How often we do the same. How many times we condemn others for the very thought, word, or action that we excuse in ourselves. Paul warns us, “Therefore thou art inexcusable, O man, whosoever thou art that judgest: for wherein thou judgest another, thou condemnest thyself, for thou that judgest doest the same things. . . . And thinkest thou this, O man, that judgest them which do such things, and doest the same, that thou shalt escape the judgment of God?” Rom 2:1-3
Nathan the prophet visited King David with a message that illustrates this very point. “And the LORD sent Nathan unto David. And he came unto him, and said unto him, There were two men in one city, the one rich, and the other poor. The rich man had exceeding many flocks and herds: But the poor man had nothing, save one little ewe lamb, which he had bought and nourished up: and it grew up together with him, and with his children, it did eat of his own meat, and drank of his own cup, and lay in his bosom, and was unto him as a daughter. And there came a traveller unto the rich man, and he spared to take of his own flock and of his own herd, to dress for the wayfaring man that was come unto him, but took the poor man?s lamb, and dressed it for the man that was come to him. And David?s anger was greatly kindled against the man, and he said to Nathan, As the LORD liveth, the man that hath done this thing shall surely die: And he shall restore the lamb fourfold, because he did this thing, and because he had no pity.” 2 Sam 12:1-6
How quick David was to condemn the rich man for his cruelty, yet David, who had a multitude of wives and concubines had intimate relation with Uriah’s only wife whom he loved and cherished, and when Bathsheba became pregnant, caused her husband to be killed in battle. There were four-fold consequnces to David’s sin, just as there are consequenses when we judge and condemn others.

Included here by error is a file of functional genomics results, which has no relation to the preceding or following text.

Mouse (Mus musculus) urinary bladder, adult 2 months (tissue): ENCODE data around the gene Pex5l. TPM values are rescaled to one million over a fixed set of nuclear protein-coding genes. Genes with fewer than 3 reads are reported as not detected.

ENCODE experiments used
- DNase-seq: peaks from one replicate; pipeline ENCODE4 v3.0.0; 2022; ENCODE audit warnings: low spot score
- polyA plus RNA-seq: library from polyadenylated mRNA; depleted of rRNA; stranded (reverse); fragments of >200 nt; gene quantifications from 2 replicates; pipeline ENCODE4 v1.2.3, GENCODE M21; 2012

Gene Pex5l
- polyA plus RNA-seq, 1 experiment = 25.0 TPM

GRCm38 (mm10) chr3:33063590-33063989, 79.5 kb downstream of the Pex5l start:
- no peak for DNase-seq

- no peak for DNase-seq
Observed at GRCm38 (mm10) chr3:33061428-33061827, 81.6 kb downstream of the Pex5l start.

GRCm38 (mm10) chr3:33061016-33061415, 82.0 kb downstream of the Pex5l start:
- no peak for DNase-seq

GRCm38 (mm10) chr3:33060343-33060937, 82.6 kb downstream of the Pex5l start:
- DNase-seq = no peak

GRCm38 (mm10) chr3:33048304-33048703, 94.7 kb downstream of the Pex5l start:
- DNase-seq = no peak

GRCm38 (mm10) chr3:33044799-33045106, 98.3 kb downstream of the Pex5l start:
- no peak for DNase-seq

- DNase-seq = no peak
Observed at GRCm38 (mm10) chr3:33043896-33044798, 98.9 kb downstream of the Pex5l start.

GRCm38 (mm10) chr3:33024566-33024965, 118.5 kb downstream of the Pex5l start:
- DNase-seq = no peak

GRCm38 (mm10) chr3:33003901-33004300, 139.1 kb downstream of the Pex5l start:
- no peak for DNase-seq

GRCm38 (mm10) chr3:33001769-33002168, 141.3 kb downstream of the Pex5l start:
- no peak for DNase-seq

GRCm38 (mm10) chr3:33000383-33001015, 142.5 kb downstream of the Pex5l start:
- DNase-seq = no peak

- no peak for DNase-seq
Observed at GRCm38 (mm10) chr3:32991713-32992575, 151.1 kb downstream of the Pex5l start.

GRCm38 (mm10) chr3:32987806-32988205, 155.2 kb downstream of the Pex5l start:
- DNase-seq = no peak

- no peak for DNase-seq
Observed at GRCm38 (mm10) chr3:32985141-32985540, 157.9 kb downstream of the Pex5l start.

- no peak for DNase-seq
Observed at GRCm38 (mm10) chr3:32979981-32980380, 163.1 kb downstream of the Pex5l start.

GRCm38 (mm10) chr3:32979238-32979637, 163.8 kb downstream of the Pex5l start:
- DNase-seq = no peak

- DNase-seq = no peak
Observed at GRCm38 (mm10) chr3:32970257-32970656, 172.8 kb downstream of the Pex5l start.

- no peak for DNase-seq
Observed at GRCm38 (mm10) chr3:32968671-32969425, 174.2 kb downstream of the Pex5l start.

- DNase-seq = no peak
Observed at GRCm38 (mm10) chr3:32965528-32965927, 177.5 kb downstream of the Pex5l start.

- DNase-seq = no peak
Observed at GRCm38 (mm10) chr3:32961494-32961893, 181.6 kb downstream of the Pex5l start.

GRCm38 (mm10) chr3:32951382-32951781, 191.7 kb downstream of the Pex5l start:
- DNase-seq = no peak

Jesus commands, “Judge not, that ye be not judged. For with what judgment ye judge, ye shall be judged: and with what measure ye mete, it shall be measured to you again. And why beholdest thou the mote that is in thy brother?s eye, but considerest not the beam that is in thine own eye? Or how wilt thou say to thy brother, Let me pull out the mote out of thine eye, and, behold, a beam is in thine own eye? Thou hypocrite, first cast out the beam out of thine own eye, and then shalt thou see clearly to cast out the mote out of thy brother?s eye.”Mt 7:1-5 Luke records it thus: “Judge not, and ye shall not be judged: condemn not, and ye shall not be condemned: forgive, and ye shall be forgiven: Give, and it shall be given unto you, good measure, pressed down, and shaken together, and running over, shall men give into your bosom. For with the same measure that ye mete withal it shall be measured to you again.” Luke 6:37,38 Words fit to ponder.
May we be careful to “judge not according to the appearance, but judge righteous judgment.” John 7:24 May we, when we see another doing wrong and feel we must admonish him, remember Paul’s advice, “Brethren, if a man be overtaken in a fault, ye which are spiritual, restore such an one in the spirit of meekness, considering thyself, lest thou also be tempted.” Gal 6:1